YOUNGSTOWN, Ohio – The Business Journal’s focus on local food in this edition took us to The Landing in Sharon, Pa., the multitenant space in the former Westinghouse Electric Corp. complex leased by Valley Shenango Economic Development Corp. The Sharpsville Avenue plant, which manufactured transformers from the 1920s to the mid-1980s, and torpedoes during World War II, is preparing to launch a new venture-food production.
Valley Shenango Economic Development Corp. leases about 600,000 square feet – approximately half of the old factory – from the Winner Companies and operates it as The Landing, which it subleases. The development corporation has been working on launching the aquaponics operation since a local delegation took a trip to an aquaponics farm in Wisconsin several years ago. That visit inspired the group, which included Winner Companies executives Karen Winner Sed, Charles Miller and Jack Campbell, to envision a similar operation using space in The Landing.
Bringing the aquaponics concept home – one that no doubt drew some side eyes when pitched to local leaders – was a long and winding road. Even with the decision to situate the operation on ground-floor space rather than on the third floor – which cut startup costs by more than half – the project is coming in at around $1.7 million. Funds have come from local foundations as well as the city of Sharon’s American Rescue Plan Act allocation.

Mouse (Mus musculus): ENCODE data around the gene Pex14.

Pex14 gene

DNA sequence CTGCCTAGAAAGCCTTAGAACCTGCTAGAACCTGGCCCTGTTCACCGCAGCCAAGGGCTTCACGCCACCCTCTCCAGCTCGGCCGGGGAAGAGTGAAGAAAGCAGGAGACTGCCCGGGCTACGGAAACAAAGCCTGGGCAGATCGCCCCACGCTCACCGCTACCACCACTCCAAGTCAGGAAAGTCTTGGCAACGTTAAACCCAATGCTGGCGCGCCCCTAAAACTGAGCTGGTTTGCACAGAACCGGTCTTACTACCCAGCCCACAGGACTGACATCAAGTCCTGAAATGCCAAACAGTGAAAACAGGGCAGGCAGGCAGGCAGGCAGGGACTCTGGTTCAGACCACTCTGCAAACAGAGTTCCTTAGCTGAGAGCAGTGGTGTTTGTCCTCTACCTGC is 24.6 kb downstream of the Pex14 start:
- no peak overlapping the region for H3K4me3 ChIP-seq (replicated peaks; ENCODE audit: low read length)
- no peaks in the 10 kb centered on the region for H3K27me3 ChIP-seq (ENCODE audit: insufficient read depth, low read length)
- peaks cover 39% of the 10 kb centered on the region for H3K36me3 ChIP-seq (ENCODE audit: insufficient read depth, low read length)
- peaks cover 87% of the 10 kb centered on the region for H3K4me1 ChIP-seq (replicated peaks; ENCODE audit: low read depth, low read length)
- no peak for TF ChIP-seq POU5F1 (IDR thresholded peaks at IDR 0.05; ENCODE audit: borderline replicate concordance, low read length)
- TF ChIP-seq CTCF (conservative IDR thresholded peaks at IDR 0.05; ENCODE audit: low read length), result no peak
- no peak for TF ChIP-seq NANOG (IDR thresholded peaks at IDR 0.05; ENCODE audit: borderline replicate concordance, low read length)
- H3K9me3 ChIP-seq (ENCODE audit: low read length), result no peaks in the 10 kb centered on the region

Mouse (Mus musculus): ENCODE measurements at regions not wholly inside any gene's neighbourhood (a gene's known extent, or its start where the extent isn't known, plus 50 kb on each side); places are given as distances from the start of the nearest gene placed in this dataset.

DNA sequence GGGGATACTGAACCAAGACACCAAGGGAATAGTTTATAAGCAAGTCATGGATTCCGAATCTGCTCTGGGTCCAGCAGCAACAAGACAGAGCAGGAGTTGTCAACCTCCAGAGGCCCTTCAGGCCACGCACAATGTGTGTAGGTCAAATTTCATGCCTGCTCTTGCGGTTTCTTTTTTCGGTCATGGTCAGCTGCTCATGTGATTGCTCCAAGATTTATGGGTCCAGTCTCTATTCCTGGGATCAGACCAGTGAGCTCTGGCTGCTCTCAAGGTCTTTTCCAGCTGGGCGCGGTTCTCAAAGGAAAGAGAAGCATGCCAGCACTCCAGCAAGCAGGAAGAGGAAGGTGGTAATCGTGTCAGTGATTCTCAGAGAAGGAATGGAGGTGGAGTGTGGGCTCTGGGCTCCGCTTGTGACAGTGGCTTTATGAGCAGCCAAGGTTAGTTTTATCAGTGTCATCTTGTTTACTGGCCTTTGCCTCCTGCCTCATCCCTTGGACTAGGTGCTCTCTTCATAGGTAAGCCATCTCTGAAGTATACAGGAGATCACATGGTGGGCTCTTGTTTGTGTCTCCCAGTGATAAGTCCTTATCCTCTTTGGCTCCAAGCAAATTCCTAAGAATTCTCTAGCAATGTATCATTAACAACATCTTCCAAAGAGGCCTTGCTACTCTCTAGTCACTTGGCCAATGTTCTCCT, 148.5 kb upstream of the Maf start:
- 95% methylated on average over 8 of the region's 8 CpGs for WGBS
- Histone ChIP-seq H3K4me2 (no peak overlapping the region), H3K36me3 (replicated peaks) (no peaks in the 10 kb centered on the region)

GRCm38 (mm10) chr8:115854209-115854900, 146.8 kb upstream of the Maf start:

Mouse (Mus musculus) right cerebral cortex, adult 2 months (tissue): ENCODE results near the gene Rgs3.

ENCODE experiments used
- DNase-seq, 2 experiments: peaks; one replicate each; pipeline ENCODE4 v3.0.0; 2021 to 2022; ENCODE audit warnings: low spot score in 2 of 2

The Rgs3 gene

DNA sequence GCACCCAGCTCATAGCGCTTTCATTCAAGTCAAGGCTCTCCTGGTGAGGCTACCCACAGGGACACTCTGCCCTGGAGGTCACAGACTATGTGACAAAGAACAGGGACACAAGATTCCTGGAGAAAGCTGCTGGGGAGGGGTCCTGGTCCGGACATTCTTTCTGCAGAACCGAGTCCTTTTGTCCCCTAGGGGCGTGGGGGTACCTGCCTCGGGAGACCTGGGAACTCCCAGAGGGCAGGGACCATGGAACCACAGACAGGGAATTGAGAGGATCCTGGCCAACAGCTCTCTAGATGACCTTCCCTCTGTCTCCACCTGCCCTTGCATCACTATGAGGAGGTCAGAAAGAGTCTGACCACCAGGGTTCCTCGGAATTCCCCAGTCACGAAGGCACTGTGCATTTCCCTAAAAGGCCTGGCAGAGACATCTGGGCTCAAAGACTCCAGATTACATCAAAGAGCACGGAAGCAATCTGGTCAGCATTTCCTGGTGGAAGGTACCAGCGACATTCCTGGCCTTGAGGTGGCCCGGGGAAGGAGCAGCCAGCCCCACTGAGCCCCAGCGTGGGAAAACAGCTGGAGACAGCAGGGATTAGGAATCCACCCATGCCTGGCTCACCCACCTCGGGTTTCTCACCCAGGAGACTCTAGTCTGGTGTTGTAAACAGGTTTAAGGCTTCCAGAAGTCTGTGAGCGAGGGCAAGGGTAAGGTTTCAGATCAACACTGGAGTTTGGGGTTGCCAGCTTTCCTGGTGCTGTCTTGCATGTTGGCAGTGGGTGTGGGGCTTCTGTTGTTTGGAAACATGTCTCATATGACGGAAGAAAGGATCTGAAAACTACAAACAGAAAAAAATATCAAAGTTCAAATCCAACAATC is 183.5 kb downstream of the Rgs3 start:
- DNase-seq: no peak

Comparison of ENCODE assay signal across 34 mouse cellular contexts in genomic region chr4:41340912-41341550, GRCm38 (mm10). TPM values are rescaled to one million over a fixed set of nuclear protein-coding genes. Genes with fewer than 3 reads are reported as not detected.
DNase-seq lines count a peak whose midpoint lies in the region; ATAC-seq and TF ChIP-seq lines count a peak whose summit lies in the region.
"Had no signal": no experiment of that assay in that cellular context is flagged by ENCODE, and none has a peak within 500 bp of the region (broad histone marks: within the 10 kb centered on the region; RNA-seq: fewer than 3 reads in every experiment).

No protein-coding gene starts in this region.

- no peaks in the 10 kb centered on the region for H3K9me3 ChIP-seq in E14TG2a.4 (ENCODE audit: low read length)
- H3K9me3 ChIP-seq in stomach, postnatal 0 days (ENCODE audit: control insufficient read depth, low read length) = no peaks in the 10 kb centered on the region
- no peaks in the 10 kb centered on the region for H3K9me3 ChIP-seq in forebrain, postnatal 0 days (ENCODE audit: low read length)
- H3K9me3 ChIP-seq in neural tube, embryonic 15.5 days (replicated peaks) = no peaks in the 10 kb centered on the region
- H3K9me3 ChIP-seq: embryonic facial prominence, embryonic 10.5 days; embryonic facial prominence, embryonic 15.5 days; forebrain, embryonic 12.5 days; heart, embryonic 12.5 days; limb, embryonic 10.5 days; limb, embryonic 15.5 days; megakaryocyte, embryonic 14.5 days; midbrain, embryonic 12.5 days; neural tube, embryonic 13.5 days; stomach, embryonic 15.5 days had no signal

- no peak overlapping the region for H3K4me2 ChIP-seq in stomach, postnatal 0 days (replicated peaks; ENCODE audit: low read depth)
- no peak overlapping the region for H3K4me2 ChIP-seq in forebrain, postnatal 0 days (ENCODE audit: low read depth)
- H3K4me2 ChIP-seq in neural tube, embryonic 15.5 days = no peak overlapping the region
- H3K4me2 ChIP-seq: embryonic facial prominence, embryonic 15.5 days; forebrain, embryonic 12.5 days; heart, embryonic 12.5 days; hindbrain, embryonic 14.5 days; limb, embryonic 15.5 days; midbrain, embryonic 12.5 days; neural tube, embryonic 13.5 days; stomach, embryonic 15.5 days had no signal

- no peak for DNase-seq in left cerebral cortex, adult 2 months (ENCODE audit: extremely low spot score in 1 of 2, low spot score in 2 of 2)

WestWinn Urban Ag, a Winner Companies subsidiary, will run the aquaponics operation, which initially will produce fish, lettuce and other greens and herbs.
This initiative exemplifies out-of-the-box thinking to address several issues related to food access.
The pandemic exposed supply chain vulnerabilities that continue to affect food prices. Because of the environmental impact of shipping food long distances as well as bringing disease from other parts of the country, Americans have become more conscious of where and how the food they eat is produced. Then there are the benefits of feeling more connected to the community by purchasing food that is locally grown.
WestWinn Urban Ag plans to partner with Penn State University Shenango Campus to offer coursework involving aquaponics and for students to operate a marketplace that would sell items produced at The Landing.
Classes for the public are planned as well, giving people the opportunity to learn the aquaponics process and basic food production. Another goal, one that arises from the therapeutic nature of the work, is to provide employment for veterans and people in recovery from addictions.
The Valley Shenango Economic Development Corp. and WestWinn Urban Ag are to be commended for the unusual approach they’re taking to economic development and food access.
Good luck in making this grow.